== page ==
32. Simon Cauchi said,

    April 21, 2010 @ 5:14 pm

    GKP says "whom" is "rarely used these days except after prepositions". Really?

    I don't know how to use the various corpora that could be consulted to determine the point, but I for one use bare "whom" quite readily in relative (but not interrogative) clauses. E.g.

    That woman with long red hair whom we saw at the supermarket this morning, I saw her again this afternoon at the beach.

    Who did you ask to see, Mr Jones or Miss Smith?

  33. Stephen Jones said,

    April 21, 2010 @ 5:35 pm

    GregB is being deliberately obtuse. The point is that the spoken language uses pauses and intonation to mark off phrases and distinguish relationships between them; this function is taken over by various punctuation marks including the comma.

    File this in the category of // work-related nightmares.

    Another one comes up in the very next sentence:

    An Apple engineer goes to a bar to celebrate his 27th birthday and leaves behind // a working prototype of the super-secret, next-generation Apple iPhone.

    These are both places where a comma is, by orthographic convention, impossible — but they're both places where it makes good communicative sense to put in a pause, in order to set off and emphasize what comes next.

    If you want to indicate an abnormal pause in these cases then you can use … or — or even :

    I suspect we're talking about a particular oratorical technique peculiar to the newsroom.

    [(myl) There are certainly characteristic techniques of newsroom oratory, but when it comes to the relationship between the norms of English punctuation and the location of pauses in speech, I'm highly confident that you're completely wrong. This opinion is based on examining of phrasing patterns in many styles of speech -- informal conversation, story-telling, political speeches, broadcast talk of many kinds, audio books, and so on. Can you find a single extended example of English speaking in which all commas correspond to pauses, and all pauses correspond to commas or other marks of punctuation? There are thousands of audiobooks at http://librivox.org/newcatalog/, and I invite you to find even one that supports your argument.

    This is not to say that there's never any connection between phrasing and punctuation. To quote the chapter on punctuation from CGEL (written by Geoff Nunberg, Ted Briscoe, and Rodney Huddleston), "We have emphasised that punctuation cannot be regarded as a means of representing the prosodic properties of utterances, but there is no doubt that there is some significant degree of correlation between the use of delimiting commas and the likelihood that the constituent concerned would be set apart prosodically in speech."]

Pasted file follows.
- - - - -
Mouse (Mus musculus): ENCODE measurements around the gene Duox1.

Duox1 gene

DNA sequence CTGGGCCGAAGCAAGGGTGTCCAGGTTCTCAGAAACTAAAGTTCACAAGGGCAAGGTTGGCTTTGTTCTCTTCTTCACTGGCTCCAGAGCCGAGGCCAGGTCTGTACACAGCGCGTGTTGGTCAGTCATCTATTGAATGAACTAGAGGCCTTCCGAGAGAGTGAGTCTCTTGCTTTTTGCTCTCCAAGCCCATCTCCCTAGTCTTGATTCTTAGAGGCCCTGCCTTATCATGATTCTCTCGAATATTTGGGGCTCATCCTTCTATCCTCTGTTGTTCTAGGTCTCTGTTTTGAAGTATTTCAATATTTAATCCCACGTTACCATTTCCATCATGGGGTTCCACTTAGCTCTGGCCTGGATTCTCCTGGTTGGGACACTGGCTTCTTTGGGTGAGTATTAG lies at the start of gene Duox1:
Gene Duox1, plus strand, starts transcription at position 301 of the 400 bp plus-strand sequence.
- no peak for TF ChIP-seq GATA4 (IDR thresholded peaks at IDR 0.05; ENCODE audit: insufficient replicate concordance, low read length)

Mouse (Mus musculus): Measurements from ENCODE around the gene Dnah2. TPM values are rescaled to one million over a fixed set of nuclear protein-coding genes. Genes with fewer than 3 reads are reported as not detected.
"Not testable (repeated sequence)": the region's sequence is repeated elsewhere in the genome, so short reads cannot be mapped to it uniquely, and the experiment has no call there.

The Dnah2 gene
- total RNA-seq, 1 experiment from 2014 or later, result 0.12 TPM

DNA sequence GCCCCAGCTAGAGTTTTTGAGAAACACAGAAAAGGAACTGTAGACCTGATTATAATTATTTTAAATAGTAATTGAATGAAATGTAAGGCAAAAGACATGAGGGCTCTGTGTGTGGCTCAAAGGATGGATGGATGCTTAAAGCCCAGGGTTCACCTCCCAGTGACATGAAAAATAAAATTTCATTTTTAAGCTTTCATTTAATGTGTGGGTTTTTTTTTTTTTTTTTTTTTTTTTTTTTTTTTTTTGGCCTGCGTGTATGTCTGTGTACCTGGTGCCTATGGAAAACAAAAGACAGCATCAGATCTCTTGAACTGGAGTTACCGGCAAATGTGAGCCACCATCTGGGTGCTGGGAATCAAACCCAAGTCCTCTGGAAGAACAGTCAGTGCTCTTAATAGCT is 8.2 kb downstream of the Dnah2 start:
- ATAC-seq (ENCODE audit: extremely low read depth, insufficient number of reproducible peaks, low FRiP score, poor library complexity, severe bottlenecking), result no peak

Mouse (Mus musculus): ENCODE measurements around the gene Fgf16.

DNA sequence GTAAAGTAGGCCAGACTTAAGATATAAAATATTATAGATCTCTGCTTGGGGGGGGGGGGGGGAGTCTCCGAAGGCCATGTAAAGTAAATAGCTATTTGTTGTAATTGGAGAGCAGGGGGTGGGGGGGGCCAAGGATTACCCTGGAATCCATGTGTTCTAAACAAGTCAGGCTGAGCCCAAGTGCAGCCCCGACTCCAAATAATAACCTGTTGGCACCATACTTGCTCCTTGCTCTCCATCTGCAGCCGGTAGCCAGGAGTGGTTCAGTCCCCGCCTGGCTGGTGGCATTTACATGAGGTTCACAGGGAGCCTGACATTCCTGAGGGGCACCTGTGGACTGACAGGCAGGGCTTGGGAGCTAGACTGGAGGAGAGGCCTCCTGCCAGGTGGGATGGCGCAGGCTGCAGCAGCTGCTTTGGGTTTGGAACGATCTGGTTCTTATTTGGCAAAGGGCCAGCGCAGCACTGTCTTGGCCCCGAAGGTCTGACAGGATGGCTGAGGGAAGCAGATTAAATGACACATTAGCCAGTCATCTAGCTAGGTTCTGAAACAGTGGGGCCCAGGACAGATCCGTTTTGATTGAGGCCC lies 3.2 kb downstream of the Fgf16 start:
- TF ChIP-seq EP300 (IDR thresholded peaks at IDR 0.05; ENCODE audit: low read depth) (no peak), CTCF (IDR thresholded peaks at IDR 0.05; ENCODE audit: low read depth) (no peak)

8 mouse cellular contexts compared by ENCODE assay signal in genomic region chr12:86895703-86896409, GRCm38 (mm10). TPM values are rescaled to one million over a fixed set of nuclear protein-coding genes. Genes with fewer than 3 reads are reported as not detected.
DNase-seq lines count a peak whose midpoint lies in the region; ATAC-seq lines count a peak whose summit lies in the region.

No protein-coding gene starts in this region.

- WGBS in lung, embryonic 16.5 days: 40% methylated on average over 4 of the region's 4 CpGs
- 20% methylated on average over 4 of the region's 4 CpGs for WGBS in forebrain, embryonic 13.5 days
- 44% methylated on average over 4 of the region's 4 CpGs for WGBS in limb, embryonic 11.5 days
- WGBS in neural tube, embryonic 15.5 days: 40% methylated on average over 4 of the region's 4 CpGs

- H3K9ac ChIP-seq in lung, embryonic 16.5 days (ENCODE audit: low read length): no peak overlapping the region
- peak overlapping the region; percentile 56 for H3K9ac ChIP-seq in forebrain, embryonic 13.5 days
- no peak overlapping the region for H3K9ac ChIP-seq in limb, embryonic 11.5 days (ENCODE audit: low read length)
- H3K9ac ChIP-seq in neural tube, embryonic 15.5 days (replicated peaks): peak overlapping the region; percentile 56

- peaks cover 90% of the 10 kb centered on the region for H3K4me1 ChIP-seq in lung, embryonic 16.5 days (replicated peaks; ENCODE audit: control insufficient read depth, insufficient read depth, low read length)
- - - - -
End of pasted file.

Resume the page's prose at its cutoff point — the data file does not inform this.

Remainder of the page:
34. Jean-Sébastien Girard said,

    April 21, 2010 @ 5:39 pm

    I think one of the citation has an extraneous word. In the first version, the sentence ends "after their receiving the disappointing news.", while the second quote (following "but this is what it said: ") lacks this "their".

    While including that word might not be the best choice, it makes it almost impossible to me to argue for a dangling modifier ("their" MUST refer back to "staff"), so I can only suppose the word has no business there.

    [I agree that after their receiving sounds very strange; but that is apparently what was in the hard copy message that my friend received (or at least, it is what was in the email telling me about it" — I might recheck). —GKP]

  35. Robert T McQuaid said,

    April 21, 2010 @ 5:46 pm

    My attention fell on the "m". In non-professional writing on the internet the choice between who and whom is made by rolling dice. The distinction is lost except among language aficionados

  36. Bloix said,

    April 21, 2010 @ 5:49 pm

    But Simon Cauchi, you know and work with Latin and other Romance languages that are more highly inflected than English. Your sense of grammar must be more highly and consciously developed than that of most people.

    Most monolingual English speakers have a very superficial understanding of subject-object declension. Anything other than the simplest pronoun usages leads to error. And the who-whom distinction has disappeared from the speech of most people almost as thoroughly as you-thou and will-shall – that is, when people do use it, they do so in order to appear more formal, and they are frequently in error.

    PS- I assume "who" in your second example was meant to be "whom" – I won't go so far as to call the error Freudian, but I'll note that the way you wrote it is the way most people would say it.

  37. Dougal Stanton said,

    April 21, 2010 @ 6:06 pm

    @Alan Gunn,

    No native speaker of English would write that way without having been taught to. I know that some police academies teach the "myself" substitution; I know nothing official about the "whom."

    Either there are a lot of ex-police officers in my area or this is more common than you suggest. It seems to appear wherever someone who is not used to public speaking has to perform in some formal or official capacity — police in the witness box, staff announcing things on trains, and so on. It sounds like an attempt to emulate some ultra-formal, learned register and ends up sounding downright odd. I have given up even wondering why the conductor announces that the train will be "arriving into Edinburgh Waverley".

  38. Bloix said,

    April 21, 2010 @ 6:17 pm

    I don't know where "myself" comes from, but I do suspect that it solves a problem that many people have. I think that people simply cannot learn when to say "John and I" and when to say "John and me." It's just impossible for them to distinguish between the subject pronoun and the object pronoun in the compound setting. Their natural inclination is to say "John and me." The ones who try to get it right hyper-correct and say "John and I" all the time. If you learn to say "myself" whenever you have the "John and I/me" problem you don't have to make the subject-object distinction and so you're never wrong.